The U.S. Environmental Protection Agency (EPA) announced it has determined the Mercury and Air Toxics Standards (MATS) imposed by the Obama administration in 2011 were not “appropriate and necessary,” the legal standard for regulation under the 1970 revisions to the Clean Air Act (CAA).
As a result, EPA opened a 60-day public-review period seeking comments on whether “we would be obligated to rescind.”
EPA’s decision came after the agency changed how it calculates MATS’ human health and environmental benefits. EPA found the costs to industry from installing required pollution controls to limit mercury and certain other air toxics are $7.4 billion to $9.6 billion per year and the health and safety benefits are between $4 million and $6 million per year.
Legal Tug of War
The Obama administration imposed MATS in 2011. After it became clear Congress would not pass legislation limiting carbon dioxide emissions, the White House enacted MATS to reduce greenhouse gas emissions from coal power plants by limiting mercury emissions, clearly covered under CAA, as a proxy for carbon dioxide.
Industry groups sued to block the rule, arguing it did not meet statutory requirements concerning costs, in a case that reached the U.S. Supreme Court in 2015.
The Court agreed, ruling five to four the high cost of the exceedingly stringent limits on mercury emissions from power plants enacted by the Obama administration were not justified by the negligible benefits. The Court directed EPA to reconsider the rule and revise it to include consideration of costs.
“EPA strayed well beyond the bounds of reasonable interpretation in concluding that cost is not a factor relevant to the appropriateness of regulating power plants,” wrote the late Justice Antonin Scalia in the Court’s June 26, 2015 majority opinion. “It is not rational, never mind ‘appropriate,’ to impose billions of dollars of economic costs in return for a few dollars in health or environmental benefits. Statutory context supports this reading.”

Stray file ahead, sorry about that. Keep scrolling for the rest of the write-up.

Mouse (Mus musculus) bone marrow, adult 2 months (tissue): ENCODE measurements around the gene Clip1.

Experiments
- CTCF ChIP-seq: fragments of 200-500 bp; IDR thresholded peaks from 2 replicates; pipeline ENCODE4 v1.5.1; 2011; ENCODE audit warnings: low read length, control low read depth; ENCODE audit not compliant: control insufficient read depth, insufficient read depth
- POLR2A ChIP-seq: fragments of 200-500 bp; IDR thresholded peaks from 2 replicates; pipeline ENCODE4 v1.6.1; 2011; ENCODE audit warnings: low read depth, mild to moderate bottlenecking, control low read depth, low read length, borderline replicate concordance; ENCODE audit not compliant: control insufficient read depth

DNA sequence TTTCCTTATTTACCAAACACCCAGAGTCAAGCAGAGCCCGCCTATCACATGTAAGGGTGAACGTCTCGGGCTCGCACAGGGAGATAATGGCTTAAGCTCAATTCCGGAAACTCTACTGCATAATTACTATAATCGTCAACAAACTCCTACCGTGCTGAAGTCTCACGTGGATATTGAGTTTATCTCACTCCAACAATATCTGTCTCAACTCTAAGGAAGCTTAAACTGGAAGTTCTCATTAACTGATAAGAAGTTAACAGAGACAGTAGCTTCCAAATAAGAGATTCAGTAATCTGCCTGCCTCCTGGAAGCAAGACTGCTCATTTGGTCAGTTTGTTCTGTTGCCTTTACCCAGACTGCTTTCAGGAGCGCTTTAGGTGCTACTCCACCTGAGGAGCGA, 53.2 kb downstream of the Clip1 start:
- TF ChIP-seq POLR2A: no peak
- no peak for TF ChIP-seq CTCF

A few months later, the Obama administration reaffirmed the rule, estimating MATS would prevent 11,000 premature deaths and produce $80 billion in health benefits annually.
Co-Benefits Don’t Count
The Trump administration’s review determined almost all the lives saved and health benefits the Obama EPA calculated as accruing from MATS came not from curbing mercury itself but as a co-benefit from reducing particulate matter and other pollutants that would also decline as power plants reduced mercury emissions. Because these pollutants were already being reduced under regulations directly targeting them, Trump’s EPA determined the Obama administration had unjustifiably double-counted MATS benefits to justify persisting in enforcing the rule despite the Supreme Court’s ruling.
EPA’s revised procedures eliminate co-benefits from the count.
Counting only the direct potential benefits of cutting mercury, EPA’s regulatory filing states the agency “has concluded that the identification of these benefits is not sufficient, in light of the gross imbalance of monetized costs.” In proposing to reconsider and rescind MATS, EPA says it is only complying with the letter of the law and the Supreme Court’s 2015 ruling.
‘Blatant Misuse’ of Data
In imposing MATS, the Obama administration was twisting science for political ends, says Jay Lehr, Ph.D., science director with The Heartland Institute, which publishes Environment & Climate News.
“The Obama administration’s alteration of the mercury standard was intended to make it essentially impossible to burn coal for energy in this country, in pursuit of inane climate goals,” Lehr said. “It was a blatant misuse of unsupportable science.”
“At present levels, mercury is not damaging the environment or human health,” said Lehr.
The Trump administration’s decision to reconsider MATS is well-founded, says E. Calvin Beisner, Ph.D., founder of The Cornwall Alliance for the Stewardship of Creation.
“EPA’s announcement in late December it intends to revise the cost/benefit findings behind MATS is dead-on right,” said Beisner. “The Obama EPA’s own estimate of the cost of implementing MATS exceeded its estimate of the benefits by 1,233 to 2,400 times—an absurdity papered over by the accounting trick of double-counting as ‘co-benefits’ reductions in non-mercury emissions though those reductions were already achieved under other regulations.
“It’s way past time for the EPA to get real about mercury, and December’s announcement is a good first step,” Beisner said.
H. Sterling Burnett, Ph.D. ([email protected]) is a senior fellow at The Heartland Institute.